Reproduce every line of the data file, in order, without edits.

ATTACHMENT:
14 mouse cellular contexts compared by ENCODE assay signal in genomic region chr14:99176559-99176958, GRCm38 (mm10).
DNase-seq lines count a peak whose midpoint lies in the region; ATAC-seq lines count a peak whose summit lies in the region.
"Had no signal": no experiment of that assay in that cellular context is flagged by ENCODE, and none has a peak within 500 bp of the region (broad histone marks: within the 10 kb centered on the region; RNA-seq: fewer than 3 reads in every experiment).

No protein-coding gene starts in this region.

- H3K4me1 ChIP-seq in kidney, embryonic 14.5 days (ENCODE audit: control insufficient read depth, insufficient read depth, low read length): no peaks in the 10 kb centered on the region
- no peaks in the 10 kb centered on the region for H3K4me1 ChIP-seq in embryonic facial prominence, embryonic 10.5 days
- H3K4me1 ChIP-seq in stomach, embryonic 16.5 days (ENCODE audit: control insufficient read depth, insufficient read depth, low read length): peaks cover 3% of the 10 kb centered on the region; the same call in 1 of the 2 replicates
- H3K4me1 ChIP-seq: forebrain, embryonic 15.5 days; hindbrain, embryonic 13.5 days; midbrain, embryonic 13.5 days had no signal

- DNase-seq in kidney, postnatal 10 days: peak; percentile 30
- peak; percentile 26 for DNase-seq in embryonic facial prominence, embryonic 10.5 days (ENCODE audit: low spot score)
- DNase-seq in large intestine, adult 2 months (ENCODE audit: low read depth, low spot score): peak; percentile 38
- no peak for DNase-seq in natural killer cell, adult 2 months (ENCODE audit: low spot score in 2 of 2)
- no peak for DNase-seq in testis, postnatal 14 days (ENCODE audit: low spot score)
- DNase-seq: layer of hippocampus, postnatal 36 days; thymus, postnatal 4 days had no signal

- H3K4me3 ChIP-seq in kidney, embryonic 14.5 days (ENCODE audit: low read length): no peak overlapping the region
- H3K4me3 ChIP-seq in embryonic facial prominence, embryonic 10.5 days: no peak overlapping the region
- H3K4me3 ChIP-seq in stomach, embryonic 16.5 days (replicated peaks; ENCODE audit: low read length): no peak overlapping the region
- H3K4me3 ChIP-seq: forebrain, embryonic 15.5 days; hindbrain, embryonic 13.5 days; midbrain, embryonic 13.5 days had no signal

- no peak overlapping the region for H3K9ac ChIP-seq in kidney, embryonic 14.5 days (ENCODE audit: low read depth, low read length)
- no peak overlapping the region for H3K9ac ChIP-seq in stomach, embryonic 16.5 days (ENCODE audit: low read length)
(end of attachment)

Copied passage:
14 mouse cellular contexts compared by ENCODE assay signal in genomic region chr14:99176559-99176958, GRCm38 (mm10).
DNase-seq lines count a peak whose midpoint lies in the region; ATAC-seq lines count a peak whose summit lies in the region.
"Had no signal": no experiment of that assay in that cellular context is flagged by ENCODE, and none has a peak within 500 bp of the region (broad histone marks: within the 10 kb centered on the region; RNA-seq: fewer than 3 reads in every experiment).

No protein-coding gene starts in this region.

- H3K4me1 ChIP-seq in kidney, embryonic 14.5 days (ENCODE audit: control insufficient read depth, insufficient read depth, low read length): no peaks in the 10 kb centered on the region
- no peaks in the 10 kb centered on the region for H3K4me1 ChIP-seq in embryonic facial prominence, embryonic 10.5 days
- H3K4me1 ChIP-seq in stomach, embryonic 16.5 days (ENCODE audit: control insufficient read depth, insufficient read depth, low read length): peaks cover 3% of the 10 kb centered on the region; the same call in 1 of the 2 replicates
- H3K4me1 ChIP-seq: forebrain, embryonic 15.5 days; hindbrain, embryonic 13.5 days; midbrain, embryonic 13.5 days had no signal

- DNase-seq in kidney, postnatal 10 days: peak; percentile 30
- peak; percentile 26 for DNase-seq in embryonic facial prominence, embryonic 10.5 days (ENCODE audit: low spot score)
- DNase-seq in large intestine, adult 2 months (ENCODE audit: low read depth, low spot score): peak; percentile 38
- no peak for DNase-seq in natural killer cell, adult 2 months (ENCODE audit: low spot score in 2 of 2)
- no peak for DNase-seq in testis, postnatal 14 days (ENCODE audit: low spot score)
- DNase-seq: layer of hippocampus, postnatal 36 days; thymus, postnatal 4 days had no signal

- H3K4me3 ChIP-seq in kidney, embryonic 14.5 days (ENCODE audit: low read length): no peak overlapping the region
- H3K4me3 ChIP-seq in embryonic facial prominence, embryonic 10.5 days: no peak overlapping the region
- H3K4me3 ChIP-seq in stomach, embryonic 16.5 days (replicated peaks; ENCODE audit: low read length): no peak overlapping the region
- H3K4me3 ChIP-seq: forebrain, embryonic 15.5 days; hindbrain, embryonic 13.5 days; midbrain, embryonic 13.5 days had no signal

- no peak overlapping the region for H3K9ac ChIP-seq in kidney, embryonic 14.5 days (ENCODE audit: low read depth, low read length)
- no peak overlapping the region for H3K9ac ChIP-seq in stomach, embryonic 16.5 days (ENCODE audit: low read length)